The Canadian Prime Minister Justin Trudeau has led tributes to Leonard Cohen this morning, following the artist's death, aged 82.
"Leonard Cohen is as relevant today as he was in the 1960s," said Trudeau in a statement. "His ability to conjure the vast array of human emotion made him one of the most influential and enduring musicians ever. His style transcended the vagaries of fashion."
Trudeau said that he will be remembered for his "gruff vocals, his self-deprecating humour and the haunting lyrics that made his songs the perennial favourite of so many generations".
Other stars to pay homage to the legendary musician and poet include Justin Timberlake, Russell Crowe, Mia Farrow, JK Rowling, Lily Allen and Bette Midler.
"There is a crack in everything,
That's how the light gets in."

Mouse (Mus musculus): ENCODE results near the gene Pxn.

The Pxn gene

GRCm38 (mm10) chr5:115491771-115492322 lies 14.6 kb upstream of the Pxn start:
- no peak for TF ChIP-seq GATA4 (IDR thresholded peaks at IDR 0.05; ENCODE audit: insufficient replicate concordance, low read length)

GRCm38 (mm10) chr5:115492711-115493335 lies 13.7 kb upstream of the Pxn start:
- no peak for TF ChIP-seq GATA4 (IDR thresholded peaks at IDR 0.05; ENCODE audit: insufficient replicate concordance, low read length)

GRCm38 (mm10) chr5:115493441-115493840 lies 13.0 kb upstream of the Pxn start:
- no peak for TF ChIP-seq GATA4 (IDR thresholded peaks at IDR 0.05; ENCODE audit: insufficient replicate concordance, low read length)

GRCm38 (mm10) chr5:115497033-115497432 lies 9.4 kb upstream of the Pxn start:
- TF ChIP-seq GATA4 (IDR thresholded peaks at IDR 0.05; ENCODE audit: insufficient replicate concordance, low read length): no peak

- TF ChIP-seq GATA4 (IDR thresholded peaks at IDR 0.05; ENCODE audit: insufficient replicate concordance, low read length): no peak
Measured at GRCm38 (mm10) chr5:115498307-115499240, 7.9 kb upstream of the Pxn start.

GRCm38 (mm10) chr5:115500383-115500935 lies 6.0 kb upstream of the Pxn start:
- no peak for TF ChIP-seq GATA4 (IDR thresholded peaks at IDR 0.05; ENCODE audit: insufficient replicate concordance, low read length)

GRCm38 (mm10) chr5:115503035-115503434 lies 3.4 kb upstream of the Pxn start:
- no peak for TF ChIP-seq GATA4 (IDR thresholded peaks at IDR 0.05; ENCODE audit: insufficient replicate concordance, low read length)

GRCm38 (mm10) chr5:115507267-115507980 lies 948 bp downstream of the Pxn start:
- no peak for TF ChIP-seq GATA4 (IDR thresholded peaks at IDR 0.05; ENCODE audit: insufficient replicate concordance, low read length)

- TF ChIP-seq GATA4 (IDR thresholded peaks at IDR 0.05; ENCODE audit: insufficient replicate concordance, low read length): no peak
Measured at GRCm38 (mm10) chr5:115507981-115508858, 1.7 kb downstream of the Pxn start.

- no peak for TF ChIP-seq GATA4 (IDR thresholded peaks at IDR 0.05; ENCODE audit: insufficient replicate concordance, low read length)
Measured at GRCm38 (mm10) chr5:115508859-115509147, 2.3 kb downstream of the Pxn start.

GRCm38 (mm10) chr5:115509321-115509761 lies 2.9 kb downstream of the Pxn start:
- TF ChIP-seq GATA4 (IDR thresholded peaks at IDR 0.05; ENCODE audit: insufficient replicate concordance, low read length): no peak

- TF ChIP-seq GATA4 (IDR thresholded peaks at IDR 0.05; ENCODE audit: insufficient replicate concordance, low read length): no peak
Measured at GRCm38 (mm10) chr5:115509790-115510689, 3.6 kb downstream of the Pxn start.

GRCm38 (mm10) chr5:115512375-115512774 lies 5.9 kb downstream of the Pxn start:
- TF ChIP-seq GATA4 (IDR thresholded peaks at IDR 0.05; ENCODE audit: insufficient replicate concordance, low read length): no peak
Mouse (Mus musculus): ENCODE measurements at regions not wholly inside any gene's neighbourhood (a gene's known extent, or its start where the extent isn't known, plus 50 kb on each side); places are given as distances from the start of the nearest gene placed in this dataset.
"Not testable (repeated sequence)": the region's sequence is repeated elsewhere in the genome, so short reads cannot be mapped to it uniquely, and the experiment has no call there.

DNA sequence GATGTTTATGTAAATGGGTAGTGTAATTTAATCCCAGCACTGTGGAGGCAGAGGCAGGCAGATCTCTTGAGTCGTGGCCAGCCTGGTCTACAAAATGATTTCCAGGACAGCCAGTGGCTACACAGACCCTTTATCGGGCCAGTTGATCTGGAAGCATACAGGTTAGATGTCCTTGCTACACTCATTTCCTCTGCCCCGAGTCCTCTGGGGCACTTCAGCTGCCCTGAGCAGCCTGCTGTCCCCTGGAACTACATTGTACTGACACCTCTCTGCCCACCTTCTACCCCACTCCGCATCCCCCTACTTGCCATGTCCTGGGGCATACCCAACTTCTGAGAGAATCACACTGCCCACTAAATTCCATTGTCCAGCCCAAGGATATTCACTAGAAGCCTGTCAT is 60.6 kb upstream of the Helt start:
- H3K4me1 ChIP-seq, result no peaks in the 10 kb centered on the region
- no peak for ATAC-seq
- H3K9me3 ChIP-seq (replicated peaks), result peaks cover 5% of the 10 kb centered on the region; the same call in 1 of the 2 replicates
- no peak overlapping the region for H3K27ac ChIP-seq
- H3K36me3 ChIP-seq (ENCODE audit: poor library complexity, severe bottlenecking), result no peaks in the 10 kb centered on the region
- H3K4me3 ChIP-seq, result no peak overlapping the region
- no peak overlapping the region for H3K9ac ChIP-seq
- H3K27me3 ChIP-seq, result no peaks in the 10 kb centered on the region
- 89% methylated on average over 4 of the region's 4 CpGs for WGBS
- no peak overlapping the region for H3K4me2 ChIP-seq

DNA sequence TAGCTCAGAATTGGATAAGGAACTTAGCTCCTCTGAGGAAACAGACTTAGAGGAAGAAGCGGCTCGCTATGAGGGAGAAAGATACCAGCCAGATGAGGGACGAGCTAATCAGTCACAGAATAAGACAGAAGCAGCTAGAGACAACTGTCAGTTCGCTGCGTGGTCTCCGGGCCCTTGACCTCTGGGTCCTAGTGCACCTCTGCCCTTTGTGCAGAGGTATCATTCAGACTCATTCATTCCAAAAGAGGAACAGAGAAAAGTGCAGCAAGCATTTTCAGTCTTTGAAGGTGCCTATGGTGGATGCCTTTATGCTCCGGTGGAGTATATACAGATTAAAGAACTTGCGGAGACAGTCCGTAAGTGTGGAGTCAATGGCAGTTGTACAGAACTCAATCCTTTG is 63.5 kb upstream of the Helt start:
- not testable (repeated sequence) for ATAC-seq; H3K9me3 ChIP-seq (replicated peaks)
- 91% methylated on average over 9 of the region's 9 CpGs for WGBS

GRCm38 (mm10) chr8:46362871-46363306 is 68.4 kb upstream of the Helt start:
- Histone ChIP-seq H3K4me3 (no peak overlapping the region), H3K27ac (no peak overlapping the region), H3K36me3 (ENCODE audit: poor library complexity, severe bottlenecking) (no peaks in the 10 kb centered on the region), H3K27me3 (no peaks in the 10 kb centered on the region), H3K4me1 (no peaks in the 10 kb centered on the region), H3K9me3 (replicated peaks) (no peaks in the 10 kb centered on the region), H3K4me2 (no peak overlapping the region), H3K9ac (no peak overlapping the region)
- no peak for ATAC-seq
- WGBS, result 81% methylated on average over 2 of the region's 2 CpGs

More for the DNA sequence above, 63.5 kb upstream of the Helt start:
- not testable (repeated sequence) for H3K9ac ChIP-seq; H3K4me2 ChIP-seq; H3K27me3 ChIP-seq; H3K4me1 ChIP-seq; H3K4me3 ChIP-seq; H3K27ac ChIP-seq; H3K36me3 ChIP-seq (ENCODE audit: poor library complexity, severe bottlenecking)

RIP Leonard Cohen.— J.K. Rowling (@jk_rowling) November 11, 2016
As of the week could get any worse. Thank you Leonard Cohen, for all the things. Rest In Peace— lily allen (@lilyallen) November 11, 2016
Known as a poet, an artist, a song-writer, a novelist born with, as his lyrics say, "a golden voice", Cohen had the ability to make the biggest venues seem like intimate spaces – such was his stage presence and humble nature. He was beautifully old-fashioned, rarely seen without his suit, shirt, tie and hat – the latter of which he would always remove when a member of his band played solo as a simple act of humility and appreciation.
His voice was incomparable, with a raspy quality enhanced by whisky and cigarettes, that could send any adult or child to sleep – and that's not to understate its greatness. He sang lullabies for adults.
The lyrics themselves were artfully considered – no word, no sentence was superfluous. He sang to make sense of the world, whether politics and history or love and loss. Cohen was a poet, with a reverence for prose that will long endure. The Pixies, Nick Cave and REM are just a few of the bands to have been inspired by him.
Via Harper's Bazaar UK